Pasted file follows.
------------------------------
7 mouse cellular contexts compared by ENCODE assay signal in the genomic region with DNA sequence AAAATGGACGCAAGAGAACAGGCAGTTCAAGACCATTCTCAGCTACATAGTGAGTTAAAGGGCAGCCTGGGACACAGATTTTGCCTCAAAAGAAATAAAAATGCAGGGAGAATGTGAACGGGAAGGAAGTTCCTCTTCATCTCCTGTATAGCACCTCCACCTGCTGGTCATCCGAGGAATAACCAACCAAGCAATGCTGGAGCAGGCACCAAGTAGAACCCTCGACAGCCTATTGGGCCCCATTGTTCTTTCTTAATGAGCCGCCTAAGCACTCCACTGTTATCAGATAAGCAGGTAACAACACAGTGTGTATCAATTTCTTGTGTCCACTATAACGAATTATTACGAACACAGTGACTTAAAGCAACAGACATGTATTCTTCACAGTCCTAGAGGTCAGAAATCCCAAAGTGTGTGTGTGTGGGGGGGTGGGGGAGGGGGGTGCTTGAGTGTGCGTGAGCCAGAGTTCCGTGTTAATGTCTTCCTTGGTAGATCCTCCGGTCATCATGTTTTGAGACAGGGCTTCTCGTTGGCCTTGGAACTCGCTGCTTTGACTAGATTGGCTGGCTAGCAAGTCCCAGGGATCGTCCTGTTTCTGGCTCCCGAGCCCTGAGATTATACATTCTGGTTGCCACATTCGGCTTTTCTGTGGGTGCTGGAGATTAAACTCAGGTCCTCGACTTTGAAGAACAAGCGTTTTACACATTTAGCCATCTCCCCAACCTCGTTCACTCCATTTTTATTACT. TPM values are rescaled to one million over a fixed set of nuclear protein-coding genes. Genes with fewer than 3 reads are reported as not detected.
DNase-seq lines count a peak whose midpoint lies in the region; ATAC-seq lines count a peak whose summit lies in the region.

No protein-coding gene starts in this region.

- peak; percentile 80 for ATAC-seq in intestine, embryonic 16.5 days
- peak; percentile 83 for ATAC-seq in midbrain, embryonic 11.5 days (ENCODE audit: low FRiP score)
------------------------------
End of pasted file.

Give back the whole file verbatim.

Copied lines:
7 mouse cellular contexts compared by ENCODE assay signal in the genomic region with DNA sequence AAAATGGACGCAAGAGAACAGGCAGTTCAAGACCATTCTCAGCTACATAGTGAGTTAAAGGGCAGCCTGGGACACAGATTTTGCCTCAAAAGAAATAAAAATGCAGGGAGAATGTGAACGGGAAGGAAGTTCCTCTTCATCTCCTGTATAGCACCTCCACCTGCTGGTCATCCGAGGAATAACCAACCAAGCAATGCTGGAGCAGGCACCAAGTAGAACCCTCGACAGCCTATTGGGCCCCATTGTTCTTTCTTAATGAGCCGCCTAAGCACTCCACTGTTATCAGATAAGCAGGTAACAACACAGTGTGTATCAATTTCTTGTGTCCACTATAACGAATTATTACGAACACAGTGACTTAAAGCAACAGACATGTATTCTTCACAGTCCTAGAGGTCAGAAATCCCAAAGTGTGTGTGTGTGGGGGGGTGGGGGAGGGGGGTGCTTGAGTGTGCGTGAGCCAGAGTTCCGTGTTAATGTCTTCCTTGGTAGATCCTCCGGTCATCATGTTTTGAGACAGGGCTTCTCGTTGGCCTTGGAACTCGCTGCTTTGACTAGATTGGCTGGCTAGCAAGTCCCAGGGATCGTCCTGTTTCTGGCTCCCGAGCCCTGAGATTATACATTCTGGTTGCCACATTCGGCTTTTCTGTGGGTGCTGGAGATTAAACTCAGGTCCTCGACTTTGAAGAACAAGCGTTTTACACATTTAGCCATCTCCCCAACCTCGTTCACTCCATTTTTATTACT. TPM values are rescaled to one million over a fixed set of nuclear protein-coding genes. Genes with fewer than 3 reads are reported as not detected.
DNase-seq lines count a peak whose midpoint lies in the region; ATAC-seq lines count a peak whose summit lies in the region.

No protein-coding gene starts in this region.

- peak; percentile 80 for ATAC-seq in intestine, embryonic 16.5 days
- peak; percentile 83 for ATAC-seq in midbrain, embryonic 11.5 days (ENCODE audit: low FRiP score)